ExxonMobil posted $56 billion in profits for 2022, exceeding the U.S. oil giant’s own record profit of $42.5 billion in 2008. Exxon has now rebounded from a historic low during the global pandemic, when the oil major lost $22 billion in 2020. To put Exxon’s record-breaking good year into perspective, the company made approximately $6.3 million per hour in 2022, which is a new high water mark for the Western oil industry, according to Reuters.
ExxonMobil’s latest annual earnings were expected to be somewhere in the stratosphere, but these profits are on the way to the moon. Exxon’s full-year results are likely the first in a number of historic highs for oil companies, including BP and Shell. Reuters says many of the oil and gas giants will post record profits later this week thanks to a combination of high prices and higher demand in 2022. As a whole, the oil industry could be looking at profits totaling almost $200 billion. Behold the monolith, rendered in color and neon lights.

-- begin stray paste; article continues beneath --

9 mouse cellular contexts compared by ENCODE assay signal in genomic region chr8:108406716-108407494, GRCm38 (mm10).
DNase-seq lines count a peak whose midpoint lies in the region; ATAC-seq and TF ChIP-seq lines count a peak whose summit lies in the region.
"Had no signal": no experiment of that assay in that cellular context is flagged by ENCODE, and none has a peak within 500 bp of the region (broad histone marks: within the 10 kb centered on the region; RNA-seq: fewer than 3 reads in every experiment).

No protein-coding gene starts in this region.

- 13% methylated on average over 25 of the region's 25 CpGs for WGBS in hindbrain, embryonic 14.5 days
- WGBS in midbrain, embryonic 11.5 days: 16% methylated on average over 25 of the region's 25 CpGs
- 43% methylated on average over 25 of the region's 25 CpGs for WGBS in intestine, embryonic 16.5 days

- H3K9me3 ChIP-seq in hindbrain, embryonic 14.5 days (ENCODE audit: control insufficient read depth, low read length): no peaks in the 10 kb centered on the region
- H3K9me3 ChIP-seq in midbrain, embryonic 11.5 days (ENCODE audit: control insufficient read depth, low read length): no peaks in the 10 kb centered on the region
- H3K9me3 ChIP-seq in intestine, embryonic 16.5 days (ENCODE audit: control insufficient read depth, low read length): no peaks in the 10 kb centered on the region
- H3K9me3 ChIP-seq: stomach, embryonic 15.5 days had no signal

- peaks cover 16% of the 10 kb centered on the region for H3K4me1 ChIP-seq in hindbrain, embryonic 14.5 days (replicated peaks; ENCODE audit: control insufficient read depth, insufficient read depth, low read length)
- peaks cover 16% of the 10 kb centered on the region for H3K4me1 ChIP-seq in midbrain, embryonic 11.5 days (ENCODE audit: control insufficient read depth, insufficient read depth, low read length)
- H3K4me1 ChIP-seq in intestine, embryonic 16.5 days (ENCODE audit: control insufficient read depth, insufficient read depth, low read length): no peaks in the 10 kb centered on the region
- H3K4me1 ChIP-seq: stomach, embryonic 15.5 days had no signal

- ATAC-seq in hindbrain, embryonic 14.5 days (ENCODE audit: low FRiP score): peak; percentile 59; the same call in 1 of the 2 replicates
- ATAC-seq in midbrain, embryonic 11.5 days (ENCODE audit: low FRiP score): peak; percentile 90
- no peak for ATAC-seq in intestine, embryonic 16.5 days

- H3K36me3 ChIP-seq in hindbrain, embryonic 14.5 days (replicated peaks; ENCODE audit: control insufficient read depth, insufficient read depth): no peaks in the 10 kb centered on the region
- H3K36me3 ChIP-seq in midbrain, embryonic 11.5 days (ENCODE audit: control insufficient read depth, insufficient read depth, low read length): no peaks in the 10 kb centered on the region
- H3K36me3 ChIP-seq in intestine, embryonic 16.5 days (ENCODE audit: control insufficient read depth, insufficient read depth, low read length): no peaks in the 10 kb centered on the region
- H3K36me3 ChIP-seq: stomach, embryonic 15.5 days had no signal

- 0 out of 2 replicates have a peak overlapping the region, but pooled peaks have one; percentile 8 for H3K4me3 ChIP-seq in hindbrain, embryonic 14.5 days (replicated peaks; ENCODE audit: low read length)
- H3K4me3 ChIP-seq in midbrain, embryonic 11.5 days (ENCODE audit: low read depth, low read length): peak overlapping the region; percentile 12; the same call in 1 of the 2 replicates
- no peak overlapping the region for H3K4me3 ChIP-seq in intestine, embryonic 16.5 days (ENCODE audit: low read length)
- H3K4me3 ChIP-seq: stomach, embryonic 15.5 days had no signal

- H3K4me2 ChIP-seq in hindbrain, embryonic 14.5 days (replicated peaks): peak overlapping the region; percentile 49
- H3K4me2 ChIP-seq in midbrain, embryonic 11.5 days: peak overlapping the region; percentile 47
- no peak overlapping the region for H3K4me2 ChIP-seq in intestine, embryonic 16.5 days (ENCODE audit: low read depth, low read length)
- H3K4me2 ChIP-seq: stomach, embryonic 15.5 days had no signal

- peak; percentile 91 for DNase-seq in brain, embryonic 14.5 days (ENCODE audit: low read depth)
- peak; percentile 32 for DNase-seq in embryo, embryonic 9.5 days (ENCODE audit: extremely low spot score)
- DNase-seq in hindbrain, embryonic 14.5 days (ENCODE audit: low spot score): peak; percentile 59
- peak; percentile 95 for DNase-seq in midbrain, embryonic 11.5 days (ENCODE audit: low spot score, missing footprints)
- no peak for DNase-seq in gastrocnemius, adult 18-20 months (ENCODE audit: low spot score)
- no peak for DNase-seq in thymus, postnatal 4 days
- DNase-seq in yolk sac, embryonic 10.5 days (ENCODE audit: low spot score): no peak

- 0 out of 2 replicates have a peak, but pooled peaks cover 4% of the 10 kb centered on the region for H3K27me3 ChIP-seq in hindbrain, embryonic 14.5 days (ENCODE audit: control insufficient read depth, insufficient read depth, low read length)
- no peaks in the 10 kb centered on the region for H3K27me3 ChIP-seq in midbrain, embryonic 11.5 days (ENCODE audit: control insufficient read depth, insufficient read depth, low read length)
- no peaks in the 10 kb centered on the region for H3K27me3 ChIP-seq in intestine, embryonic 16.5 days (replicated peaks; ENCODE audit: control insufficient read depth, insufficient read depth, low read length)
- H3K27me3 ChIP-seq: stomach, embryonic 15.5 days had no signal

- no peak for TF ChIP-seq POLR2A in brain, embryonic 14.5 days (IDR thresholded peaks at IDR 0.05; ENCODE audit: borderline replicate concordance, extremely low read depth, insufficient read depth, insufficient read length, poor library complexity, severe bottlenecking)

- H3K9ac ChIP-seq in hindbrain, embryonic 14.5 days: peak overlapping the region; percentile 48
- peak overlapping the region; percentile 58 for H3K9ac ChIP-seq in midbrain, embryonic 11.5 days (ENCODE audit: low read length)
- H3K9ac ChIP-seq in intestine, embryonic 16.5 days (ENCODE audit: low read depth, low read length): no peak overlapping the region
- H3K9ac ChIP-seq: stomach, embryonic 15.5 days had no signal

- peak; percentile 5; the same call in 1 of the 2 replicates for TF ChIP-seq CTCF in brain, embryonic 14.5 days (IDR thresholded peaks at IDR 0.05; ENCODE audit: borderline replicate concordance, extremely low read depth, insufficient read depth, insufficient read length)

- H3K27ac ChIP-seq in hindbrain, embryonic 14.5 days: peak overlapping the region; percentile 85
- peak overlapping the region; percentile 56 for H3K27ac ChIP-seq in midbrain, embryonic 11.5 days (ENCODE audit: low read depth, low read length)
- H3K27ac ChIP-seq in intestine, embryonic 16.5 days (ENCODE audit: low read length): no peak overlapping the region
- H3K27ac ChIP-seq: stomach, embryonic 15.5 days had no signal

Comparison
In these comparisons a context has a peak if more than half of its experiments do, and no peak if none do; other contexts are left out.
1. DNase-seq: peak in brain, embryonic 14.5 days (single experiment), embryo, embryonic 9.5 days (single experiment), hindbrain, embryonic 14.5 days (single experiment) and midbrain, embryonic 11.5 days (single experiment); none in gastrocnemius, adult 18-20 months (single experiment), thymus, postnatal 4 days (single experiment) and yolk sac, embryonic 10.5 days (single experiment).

But Exxon didn’t make all that profit off prices and demand alone. The company cut costs drastically during the pandemic, which has had lasting effects. That’s how Exxon managed to beat its previous record from 2008 by about $13.5 billion — even though the average price of oil was higher back then by 30 percent at $142 per barrel.
Yearly production in 2022 was at 3.8 million barrels per day, or up by 100,000 barrels compared to 2021. That yielded $76.8 billion in revenue for the year (before expenses), which demolished Exxon’s cash flow in 2021 at $48.1 billion.
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And yet despite record profits, ExxonMobil is upset with the European Union for making the company pay too much in taxes. Exxon is also reportedly headed towards a tiff with the Biden Administration, which is upset with the company for funneling profits to shareholder payouts and not more production.
Exxon is suing the EU for exceeding its legal authority by imposing a windfall tax that went into effect at the final quarter of the fiscal year. The windfall tax slashed $1.3 billion from Exxon’s fourth-quarter earnings, and if it weren’t for those meddling kids and their taxes, the company’s annual profit would’ve been $59.1 billion, or about $6.7 million per hour versus $6.3. Oh well. There’s always next year.